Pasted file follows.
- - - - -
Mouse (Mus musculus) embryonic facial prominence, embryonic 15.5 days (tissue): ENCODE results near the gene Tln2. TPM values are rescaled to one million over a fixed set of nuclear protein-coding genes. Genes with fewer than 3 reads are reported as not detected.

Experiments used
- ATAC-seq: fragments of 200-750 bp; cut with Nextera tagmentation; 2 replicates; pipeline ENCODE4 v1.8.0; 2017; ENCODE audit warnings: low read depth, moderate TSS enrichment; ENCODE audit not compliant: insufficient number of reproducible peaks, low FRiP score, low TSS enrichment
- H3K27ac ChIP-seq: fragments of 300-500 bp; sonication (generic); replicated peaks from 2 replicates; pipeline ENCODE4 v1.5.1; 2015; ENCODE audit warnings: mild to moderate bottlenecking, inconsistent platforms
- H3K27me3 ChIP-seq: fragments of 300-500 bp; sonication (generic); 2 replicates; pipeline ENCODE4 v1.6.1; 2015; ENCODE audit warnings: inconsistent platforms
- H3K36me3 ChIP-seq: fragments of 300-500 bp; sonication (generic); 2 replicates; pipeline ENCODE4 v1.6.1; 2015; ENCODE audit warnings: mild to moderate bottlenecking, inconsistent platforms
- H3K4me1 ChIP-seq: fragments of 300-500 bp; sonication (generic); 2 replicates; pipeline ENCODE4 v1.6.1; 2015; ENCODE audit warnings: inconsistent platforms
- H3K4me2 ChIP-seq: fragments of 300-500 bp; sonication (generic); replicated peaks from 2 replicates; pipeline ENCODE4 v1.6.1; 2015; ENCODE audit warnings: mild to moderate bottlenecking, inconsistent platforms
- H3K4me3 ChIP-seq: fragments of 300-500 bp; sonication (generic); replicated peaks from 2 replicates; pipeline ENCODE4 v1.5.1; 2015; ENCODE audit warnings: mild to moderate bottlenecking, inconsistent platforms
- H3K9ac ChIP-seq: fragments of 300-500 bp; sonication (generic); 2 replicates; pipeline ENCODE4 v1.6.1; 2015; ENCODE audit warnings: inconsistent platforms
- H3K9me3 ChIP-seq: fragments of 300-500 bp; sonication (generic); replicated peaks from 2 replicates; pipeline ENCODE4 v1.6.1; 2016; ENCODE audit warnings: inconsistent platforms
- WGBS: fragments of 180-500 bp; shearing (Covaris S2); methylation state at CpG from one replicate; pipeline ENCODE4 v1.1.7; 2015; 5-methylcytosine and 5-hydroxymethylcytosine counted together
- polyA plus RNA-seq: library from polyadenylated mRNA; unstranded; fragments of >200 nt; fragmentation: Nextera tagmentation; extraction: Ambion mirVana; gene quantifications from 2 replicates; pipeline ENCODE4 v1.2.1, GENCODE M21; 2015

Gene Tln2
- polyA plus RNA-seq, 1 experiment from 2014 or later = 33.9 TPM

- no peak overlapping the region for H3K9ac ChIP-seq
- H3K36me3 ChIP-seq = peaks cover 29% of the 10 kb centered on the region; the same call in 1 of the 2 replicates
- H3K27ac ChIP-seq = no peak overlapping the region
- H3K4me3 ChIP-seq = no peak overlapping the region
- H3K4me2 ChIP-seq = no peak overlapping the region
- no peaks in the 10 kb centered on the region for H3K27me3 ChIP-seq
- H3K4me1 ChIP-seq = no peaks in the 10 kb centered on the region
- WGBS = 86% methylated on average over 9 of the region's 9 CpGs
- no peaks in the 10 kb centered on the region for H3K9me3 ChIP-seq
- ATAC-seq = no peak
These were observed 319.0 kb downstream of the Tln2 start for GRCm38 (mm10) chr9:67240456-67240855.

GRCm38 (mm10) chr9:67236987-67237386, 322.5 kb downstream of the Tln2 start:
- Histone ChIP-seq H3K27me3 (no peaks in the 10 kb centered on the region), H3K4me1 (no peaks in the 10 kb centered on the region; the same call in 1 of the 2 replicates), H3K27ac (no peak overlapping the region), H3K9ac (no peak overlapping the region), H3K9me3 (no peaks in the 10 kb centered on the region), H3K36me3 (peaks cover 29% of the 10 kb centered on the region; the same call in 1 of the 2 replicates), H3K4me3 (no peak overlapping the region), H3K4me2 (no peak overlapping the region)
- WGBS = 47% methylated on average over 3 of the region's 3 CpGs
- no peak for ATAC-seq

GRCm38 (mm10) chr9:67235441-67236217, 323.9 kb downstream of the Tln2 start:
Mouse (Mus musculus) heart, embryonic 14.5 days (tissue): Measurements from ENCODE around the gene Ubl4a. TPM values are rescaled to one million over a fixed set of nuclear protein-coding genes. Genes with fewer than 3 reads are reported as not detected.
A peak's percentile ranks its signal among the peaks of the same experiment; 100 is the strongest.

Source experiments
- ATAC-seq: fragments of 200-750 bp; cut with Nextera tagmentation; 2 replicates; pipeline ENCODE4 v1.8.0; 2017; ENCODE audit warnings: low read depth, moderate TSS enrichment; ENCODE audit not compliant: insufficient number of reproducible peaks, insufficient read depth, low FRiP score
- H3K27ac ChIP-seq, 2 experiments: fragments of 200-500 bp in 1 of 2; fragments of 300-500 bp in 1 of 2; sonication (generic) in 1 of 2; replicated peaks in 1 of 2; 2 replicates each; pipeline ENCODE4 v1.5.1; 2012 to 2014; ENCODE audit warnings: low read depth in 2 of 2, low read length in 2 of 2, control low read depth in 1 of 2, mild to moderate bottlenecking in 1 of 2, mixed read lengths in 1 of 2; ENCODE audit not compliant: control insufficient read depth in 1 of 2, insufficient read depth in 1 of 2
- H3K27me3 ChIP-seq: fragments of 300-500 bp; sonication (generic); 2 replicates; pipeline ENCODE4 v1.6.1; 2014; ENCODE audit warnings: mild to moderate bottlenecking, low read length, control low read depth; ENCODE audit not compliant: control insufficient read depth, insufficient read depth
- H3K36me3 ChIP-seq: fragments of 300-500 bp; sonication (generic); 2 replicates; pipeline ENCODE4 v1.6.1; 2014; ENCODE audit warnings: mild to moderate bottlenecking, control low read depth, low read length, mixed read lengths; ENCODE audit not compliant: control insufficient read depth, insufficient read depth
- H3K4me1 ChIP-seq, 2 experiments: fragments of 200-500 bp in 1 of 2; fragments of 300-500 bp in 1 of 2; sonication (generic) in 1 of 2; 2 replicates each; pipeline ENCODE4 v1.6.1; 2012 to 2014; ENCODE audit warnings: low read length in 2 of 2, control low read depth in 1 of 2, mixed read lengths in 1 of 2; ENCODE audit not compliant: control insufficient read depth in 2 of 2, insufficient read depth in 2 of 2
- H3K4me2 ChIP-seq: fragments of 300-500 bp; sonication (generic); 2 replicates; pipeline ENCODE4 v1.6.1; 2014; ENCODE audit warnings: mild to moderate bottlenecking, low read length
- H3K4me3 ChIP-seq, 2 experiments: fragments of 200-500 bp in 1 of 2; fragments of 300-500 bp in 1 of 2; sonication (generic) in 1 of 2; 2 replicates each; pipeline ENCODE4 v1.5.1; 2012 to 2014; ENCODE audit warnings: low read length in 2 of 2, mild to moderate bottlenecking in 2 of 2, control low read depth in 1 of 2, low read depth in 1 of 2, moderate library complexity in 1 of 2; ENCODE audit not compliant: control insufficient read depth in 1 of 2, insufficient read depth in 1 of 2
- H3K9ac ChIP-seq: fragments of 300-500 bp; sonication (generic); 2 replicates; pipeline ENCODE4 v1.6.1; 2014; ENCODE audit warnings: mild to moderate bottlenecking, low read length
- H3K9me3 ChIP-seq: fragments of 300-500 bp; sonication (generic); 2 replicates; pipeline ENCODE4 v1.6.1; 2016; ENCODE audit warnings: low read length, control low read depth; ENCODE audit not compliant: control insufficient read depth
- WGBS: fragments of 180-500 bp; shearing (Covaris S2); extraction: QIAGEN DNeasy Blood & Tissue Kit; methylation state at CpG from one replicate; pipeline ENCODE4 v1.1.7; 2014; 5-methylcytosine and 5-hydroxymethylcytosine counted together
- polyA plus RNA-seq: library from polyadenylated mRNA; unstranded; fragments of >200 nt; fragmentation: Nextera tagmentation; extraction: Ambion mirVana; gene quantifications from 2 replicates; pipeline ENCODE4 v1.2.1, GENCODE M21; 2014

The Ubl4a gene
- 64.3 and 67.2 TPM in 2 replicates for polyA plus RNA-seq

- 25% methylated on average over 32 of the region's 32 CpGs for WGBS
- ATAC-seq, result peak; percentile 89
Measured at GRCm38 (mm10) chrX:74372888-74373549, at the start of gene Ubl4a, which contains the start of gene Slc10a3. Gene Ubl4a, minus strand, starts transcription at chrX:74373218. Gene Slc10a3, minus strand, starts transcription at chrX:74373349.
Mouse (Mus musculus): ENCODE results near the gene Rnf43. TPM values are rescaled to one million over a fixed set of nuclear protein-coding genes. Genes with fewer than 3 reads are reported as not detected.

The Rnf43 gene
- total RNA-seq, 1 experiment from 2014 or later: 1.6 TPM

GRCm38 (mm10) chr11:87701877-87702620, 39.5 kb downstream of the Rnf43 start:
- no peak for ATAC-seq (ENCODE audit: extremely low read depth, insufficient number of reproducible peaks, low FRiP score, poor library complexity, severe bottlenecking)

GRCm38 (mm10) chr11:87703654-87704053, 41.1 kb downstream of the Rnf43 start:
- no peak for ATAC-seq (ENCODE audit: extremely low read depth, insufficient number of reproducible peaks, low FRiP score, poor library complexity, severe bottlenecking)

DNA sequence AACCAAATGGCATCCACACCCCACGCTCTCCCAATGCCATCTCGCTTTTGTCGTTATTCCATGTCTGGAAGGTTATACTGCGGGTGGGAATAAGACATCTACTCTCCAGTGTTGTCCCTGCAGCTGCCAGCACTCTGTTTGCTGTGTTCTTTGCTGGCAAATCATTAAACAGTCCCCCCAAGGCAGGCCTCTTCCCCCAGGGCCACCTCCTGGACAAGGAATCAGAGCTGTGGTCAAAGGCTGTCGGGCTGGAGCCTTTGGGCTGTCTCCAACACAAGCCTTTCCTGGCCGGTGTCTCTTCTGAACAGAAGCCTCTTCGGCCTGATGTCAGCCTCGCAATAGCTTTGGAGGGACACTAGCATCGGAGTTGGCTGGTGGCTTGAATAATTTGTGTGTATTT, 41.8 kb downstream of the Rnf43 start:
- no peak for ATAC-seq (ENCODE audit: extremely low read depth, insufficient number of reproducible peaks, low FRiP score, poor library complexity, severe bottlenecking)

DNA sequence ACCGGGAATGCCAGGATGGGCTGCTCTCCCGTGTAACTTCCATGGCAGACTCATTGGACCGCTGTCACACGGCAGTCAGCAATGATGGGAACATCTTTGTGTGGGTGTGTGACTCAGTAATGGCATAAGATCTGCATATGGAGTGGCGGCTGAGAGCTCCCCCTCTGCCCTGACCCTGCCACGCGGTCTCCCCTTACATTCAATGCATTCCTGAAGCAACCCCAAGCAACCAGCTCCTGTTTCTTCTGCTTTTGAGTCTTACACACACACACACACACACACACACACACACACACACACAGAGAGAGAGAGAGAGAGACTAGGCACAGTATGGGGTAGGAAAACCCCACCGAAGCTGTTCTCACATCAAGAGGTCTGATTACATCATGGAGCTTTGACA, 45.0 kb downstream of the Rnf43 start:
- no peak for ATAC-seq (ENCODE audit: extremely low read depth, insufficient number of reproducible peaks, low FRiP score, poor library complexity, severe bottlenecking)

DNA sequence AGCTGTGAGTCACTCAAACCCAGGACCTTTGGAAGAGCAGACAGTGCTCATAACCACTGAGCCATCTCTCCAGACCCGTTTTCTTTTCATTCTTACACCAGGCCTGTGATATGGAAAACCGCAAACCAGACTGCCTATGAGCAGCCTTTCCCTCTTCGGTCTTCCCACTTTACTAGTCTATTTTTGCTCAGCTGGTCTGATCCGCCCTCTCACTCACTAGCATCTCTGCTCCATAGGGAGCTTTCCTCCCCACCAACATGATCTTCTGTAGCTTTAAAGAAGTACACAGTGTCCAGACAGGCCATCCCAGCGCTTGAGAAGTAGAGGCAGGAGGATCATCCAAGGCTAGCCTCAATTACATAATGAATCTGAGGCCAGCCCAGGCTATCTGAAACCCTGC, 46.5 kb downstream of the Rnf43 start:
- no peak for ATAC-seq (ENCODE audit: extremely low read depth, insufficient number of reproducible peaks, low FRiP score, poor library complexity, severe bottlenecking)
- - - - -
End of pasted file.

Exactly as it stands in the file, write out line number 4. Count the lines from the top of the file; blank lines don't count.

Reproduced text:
- H3K27ac ChIP-seq: fragments of 300-500 bp; sonication (generic); replicated peaks from 2 replicates; pipeline ENCODE4 v1.5.1; 2015; ENCODE audit warnings: mild to moderate bottlenecking, inconsistent platforms